Saturday, March 24, 2012

Cottage Side Table Tutorial

These side tables used the legs and table top from a nesting table, but you could always make those from scratch too.  The tutorial is focused on the green table.
The little yellow table uses the same techniques for the "X"detail, and you can find more tips for the blue herringbone table HERE.


 

For these tables I used:
 TOOLS: table saw, miter saw, Kreg jig, drill, and finish nail gun
MATERIALS: drawer and box 1/2" thick MDF, 2x2 corners, 1x2 trim

Drawer.

Once you figure out the dimensions of the box, plan out the drawer.  I made my drawer 1/4" smaller in height and width from the opening so it would have room to slide in and out.

To construct the drawer, I used 1/2" MDF.  Each of the four sides was first cut along the bottom to create a dado trench for the drawer bottom to go into.  (You lower your table saw blade to only cut through half the thickness of the board.)  I also added the trench cut across the front of the drawer to give an illusion of two small drawers.
Once cut, I used a finish nail gun to construct the front to the sides.


Once the front and sides are constructed, you can take 1/8" thick board to slide into the trench.
The back of the drawer also has the trench to completely enclose and support the bottom within the walls of the drawer.

TABLE BOX
I used the 1/2" MDF for the base of the sides, bottom and back of the box. The front had a 1x2 runner along the top.  You can see in the image below, how I used the Kreg Jig to create pocket holes so the back and sides could be screwed perpendicularly into the corner 2x2s. 
This aerial view also shows how the 2x2 creates a 1" drop along the sides and corners, leaving room for the detail "X" finishes on the ends.


Once the box is built, I had created pocket holes along the top so I could screw it into the table top without having holes or nail heads in the already finished surface of the nesting table top.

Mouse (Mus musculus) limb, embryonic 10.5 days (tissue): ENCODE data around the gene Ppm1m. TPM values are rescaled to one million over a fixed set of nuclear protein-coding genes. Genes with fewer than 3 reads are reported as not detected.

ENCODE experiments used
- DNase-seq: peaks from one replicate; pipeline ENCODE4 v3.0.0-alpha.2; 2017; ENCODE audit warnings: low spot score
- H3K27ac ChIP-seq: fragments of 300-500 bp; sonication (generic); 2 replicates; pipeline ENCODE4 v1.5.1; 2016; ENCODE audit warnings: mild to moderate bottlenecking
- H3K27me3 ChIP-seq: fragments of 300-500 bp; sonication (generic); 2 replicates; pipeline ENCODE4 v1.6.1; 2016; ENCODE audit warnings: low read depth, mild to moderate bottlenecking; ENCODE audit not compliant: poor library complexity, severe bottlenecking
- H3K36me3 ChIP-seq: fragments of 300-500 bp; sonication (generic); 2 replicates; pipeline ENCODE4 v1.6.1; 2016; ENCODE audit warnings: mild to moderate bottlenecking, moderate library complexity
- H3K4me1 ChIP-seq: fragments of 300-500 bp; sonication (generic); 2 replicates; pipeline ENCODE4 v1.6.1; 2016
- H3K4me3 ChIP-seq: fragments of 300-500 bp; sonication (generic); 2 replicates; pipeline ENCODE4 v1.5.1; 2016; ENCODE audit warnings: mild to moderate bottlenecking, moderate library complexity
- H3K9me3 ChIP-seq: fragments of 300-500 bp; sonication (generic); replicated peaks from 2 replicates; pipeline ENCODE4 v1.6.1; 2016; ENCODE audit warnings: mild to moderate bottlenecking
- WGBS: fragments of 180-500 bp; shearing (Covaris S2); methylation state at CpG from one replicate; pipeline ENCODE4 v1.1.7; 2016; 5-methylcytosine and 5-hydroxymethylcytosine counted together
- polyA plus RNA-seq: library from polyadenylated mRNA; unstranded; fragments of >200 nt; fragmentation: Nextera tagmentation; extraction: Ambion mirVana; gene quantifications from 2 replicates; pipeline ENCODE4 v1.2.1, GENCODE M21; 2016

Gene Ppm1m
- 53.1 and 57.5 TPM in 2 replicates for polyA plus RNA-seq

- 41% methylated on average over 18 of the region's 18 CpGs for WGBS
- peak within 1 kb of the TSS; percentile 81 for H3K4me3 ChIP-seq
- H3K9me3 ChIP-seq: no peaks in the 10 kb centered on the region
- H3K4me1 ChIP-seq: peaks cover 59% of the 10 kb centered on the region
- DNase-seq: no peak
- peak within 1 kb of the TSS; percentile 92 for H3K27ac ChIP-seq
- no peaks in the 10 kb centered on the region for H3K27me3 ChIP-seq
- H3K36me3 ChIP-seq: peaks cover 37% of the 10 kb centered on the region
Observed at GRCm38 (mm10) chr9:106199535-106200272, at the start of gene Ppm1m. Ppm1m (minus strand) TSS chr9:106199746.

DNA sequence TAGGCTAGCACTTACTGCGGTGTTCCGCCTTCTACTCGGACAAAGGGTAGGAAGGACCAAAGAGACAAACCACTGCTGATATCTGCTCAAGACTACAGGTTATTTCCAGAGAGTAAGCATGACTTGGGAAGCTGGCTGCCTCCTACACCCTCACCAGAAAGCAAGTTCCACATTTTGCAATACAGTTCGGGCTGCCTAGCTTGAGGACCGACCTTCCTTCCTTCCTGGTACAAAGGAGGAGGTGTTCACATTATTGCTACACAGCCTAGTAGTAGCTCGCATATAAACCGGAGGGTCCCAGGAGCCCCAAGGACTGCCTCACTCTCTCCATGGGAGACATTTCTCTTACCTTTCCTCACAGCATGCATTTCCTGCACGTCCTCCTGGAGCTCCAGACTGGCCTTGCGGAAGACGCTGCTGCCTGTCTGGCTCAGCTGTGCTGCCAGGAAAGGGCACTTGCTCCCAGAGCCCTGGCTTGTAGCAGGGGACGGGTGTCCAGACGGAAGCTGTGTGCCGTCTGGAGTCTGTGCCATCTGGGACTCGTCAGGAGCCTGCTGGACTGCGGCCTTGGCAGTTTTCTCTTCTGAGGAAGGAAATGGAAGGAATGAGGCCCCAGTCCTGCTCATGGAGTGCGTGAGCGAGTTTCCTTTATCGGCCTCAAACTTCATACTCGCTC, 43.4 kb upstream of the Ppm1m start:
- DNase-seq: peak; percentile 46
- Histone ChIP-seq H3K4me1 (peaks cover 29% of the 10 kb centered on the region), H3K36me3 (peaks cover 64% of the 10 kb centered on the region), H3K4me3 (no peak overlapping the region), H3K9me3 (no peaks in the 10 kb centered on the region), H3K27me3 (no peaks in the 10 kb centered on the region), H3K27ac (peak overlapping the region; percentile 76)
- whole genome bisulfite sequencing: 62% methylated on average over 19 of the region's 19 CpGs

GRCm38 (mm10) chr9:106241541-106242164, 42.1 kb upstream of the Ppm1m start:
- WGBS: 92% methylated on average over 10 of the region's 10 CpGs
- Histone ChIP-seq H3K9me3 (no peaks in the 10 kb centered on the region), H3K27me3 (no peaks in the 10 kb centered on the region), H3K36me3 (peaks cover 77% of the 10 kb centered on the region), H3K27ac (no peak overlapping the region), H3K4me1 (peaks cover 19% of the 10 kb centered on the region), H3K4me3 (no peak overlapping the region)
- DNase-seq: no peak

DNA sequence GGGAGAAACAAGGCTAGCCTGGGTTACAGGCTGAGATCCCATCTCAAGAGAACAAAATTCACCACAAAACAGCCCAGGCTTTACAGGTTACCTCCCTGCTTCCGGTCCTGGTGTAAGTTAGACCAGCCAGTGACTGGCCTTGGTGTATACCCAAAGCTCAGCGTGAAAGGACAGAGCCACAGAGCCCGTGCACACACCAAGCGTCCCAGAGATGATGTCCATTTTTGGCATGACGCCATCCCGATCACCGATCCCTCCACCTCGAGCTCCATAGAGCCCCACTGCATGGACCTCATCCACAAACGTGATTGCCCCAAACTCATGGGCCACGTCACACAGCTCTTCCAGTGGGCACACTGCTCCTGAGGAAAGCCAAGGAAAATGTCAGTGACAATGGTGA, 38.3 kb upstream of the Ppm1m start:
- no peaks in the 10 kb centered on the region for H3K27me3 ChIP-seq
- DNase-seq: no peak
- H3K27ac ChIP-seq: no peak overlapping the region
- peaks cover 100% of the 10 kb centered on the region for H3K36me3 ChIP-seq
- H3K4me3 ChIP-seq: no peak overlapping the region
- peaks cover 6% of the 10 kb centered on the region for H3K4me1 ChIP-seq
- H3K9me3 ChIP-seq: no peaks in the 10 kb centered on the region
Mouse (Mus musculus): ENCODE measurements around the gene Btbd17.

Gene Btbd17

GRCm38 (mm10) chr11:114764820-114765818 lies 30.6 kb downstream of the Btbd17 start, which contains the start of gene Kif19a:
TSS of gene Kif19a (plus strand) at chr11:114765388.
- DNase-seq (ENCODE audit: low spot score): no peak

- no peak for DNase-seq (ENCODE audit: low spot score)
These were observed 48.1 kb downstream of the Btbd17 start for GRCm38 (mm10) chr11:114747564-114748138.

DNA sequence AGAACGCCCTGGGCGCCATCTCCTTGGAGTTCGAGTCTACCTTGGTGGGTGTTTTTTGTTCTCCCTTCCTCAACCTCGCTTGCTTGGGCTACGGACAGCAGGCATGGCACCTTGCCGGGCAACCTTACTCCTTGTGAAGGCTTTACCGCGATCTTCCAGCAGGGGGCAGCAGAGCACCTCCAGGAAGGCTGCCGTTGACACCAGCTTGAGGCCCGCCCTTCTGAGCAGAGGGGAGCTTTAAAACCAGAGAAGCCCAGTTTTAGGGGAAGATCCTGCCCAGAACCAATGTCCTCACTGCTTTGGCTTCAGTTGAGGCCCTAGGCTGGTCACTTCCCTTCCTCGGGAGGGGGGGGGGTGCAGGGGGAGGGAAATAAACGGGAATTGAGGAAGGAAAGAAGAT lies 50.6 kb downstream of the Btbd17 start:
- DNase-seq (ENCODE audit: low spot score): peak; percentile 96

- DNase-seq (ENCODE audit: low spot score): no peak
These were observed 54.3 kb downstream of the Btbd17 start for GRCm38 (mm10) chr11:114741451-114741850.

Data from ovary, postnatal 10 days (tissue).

To attach my little spindled legs, I created a strong base on the bottom of the new storage boxes by drilling large holes about 1" deep with a spade drill bit.  With glue and a tight fit, the new legs are secure and not coming off any time soon.

SIDE DETAILS

For the "X" detail on the ends, I first cut the 1x2 top and bottom pieces, leaving the open area for the X.  I used cardstock to draw the two diagonals from corner to corner, and made them 1.5" wide since that is the width of a 1x2.  I cut out the X to use as a template.

Cut out the end angles on the 1x2 hunks.

I cut one of the paper templates in half, removing the portion where the two sides overlap.
Turning it face down, I traced the open area that will need to be removed.

To make the X joint like a linking log, I used the lower table saw blade to only cut through half the thickness of the wood.  Using the angle push stick, I cut the two outside marks, then just cut out the center of the wood, one blade thickness at a time until the space was gone to create a wide dado cut.  

This left two pieces that fit together totally flat in the x shape.  I just glued them on the box sides and secured with the finish nail gun.

These same methods were used to make the small yellow table, but I just left out the 1/2" MDF side and back base.

FINISHING:
Anything I build needs wood filler to fill in the cracks and imperfections.
Once dried and sanded, I primed and painted the box with the green latex semi-gloss paint.
Then using 200 grit sand paper, I removed the paint in corners, edges of drawer, and other places that would be naturally worn.
I next put a layer of Minwax Mahagony wood stain on top to stain the raw wood I'd distressed and to slightly discolor the paint.  I use mis-matched socks to wipe off all the wood stain after it's sat for 10 minutes or so, leaving a streaked tinged green, then stained corners and sides.
I sealed it with two layers of satin clear polyurethane.

2 comments:

The Family Circus said...

Wow! I love these!! Saving this for future reference...thanks!

The author said...

So cool!

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